Wednesday, November 21, 2012


Eugene O'Neill's 1931 masterpiece, Mourning Becomes Electra, overtly works with thematic and structural elements of Aeschylus' Oresteia. Paradoxically, perhaps, students in the ClCv 241 course are not allowed to write Reception Papers about the trilogy. This is because all students in the class are expected to learn about O'Neill's usage.

O'Neill's career was such that, as a contemporary critic observed, each play seemed to eclipse all predecessors. MBE is followed in his opera only by 1945's The Iceman Cometh. And it may well be that MBE is the greatest surviving work of his entire output. It certainly manifests the author's attempt to equal what is arguably greatest monument of the Athenian tragic stage.

Aeschylus' 458 BC tragic trilogy assumed "universe as its stage" (Lesky), grappling before the audience with matters of blood-guilt, epic grandeur. human limitations against divine intervention, and big-J Justice. How could Apollo have ordered Orestes to matricide? How could Athena condone the murder? Who could settle after eons of gutwrenching duty the Erinyes, whose birth from the castration of Ouranos antedated the creation of humans? At Aeschylus' hands, the oresteia becomes much more than a story of human revenge. It is thrust into the central spotlight of humanity: settlement of blood-guilt by Athena's divine intervention.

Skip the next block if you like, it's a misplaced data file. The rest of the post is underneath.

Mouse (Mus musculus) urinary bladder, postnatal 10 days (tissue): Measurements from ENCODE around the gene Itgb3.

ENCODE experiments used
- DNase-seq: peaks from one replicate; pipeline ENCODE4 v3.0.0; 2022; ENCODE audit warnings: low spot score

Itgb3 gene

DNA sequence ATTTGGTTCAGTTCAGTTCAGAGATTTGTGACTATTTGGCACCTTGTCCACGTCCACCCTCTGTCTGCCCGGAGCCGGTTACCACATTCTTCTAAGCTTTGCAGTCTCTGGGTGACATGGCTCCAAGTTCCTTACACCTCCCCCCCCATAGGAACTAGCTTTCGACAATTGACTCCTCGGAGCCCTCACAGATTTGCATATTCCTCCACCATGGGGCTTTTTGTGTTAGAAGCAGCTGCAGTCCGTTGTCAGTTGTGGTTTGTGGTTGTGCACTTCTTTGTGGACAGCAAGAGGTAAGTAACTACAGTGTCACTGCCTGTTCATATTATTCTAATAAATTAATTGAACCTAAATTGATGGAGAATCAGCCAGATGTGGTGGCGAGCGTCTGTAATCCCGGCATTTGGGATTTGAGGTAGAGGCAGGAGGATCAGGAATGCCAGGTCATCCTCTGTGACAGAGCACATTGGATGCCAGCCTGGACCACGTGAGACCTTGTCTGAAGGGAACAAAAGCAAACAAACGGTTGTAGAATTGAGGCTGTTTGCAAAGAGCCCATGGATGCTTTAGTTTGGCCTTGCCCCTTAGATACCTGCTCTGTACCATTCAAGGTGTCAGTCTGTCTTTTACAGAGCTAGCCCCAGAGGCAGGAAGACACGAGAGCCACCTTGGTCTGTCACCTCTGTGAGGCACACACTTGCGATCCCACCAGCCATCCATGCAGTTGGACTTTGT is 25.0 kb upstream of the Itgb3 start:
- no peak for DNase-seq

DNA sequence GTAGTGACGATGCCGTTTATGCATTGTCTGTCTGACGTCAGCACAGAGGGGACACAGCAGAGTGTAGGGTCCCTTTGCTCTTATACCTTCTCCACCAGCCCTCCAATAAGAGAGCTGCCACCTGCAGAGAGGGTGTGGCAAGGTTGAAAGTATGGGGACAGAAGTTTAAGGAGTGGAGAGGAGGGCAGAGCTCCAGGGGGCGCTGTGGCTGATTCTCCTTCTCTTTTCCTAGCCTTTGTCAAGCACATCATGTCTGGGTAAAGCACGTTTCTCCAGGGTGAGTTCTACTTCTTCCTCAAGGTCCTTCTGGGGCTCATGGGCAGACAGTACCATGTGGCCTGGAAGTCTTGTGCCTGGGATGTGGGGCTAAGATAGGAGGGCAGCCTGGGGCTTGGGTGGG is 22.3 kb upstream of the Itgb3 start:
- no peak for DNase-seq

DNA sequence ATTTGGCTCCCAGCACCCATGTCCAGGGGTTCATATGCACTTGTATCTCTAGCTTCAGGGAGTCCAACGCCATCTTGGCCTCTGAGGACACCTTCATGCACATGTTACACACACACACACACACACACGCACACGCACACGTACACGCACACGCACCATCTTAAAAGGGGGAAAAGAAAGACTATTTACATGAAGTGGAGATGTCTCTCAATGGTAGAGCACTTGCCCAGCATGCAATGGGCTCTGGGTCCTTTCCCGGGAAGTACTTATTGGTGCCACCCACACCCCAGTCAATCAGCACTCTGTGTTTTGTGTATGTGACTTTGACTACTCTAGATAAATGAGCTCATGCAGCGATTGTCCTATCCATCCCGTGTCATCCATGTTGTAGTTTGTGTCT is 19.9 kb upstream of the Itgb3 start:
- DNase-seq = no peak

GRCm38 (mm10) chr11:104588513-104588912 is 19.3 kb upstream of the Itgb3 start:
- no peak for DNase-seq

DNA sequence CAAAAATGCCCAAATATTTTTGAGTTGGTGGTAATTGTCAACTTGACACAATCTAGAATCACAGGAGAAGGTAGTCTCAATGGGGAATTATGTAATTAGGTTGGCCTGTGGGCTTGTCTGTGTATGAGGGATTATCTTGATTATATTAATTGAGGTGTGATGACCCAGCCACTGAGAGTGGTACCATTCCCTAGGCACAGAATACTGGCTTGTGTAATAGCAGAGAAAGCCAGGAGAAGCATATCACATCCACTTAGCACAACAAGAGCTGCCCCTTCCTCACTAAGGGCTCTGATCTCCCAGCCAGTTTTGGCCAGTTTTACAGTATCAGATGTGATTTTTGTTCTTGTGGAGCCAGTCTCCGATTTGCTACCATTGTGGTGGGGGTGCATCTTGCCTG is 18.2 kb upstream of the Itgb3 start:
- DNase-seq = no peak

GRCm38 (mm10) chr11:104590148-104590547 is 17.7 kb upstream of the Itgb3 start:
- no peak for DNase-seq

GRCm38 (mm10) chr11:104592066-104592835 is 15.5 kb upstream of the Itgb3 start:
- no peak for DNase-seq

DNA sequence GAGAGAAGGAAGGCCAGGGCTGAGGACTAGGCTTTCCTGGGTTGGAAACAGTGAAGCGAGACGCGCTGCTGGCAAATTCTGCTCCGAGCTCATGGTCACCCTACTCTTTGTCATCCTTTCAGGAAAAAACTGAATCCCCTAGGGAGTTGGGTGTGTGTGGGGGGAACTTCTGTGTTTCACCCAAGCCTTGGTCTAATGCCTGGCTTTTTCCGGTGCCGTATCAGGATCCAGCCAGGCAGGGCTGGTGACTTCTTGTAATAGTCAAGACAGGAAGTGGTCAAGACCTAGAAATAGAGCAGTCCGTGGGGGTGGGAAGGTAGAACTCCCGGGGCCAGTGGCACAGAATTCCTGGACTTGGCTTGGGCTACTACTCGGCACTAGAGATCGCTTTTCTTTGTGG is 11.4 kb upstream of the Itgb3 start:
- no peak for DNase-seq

O'Neill took on the themes inherent in Orestes's plight, but brought the situation into more plausible context. A 1931 audience could still look back to the return of an Ezra Mannon circa 1865, either in their own or their parents' immediate experience. And transporting the intrigue of the Argive murderess, Clytemnestra, to the Yankee seaboard in the form of Christine Mannon, or the sniveling Aegisthus into Adam Brandt, O'Neill cretes a play that really works in historical reality. Much more, his brilliant retention of the Oresteia's central them — deposing vengeance — becomes more accessible in a localized context.

Critics were aware of MBE's monumentality. O'Neill's own diaries admit to the overt undertaking.
Nearly a century later, readers and audiences ought still to consider the success of the dramatic project.

For links to contemporary reviews and secondary scholarship, click OGCMA0768Orestes_ONeill.htm

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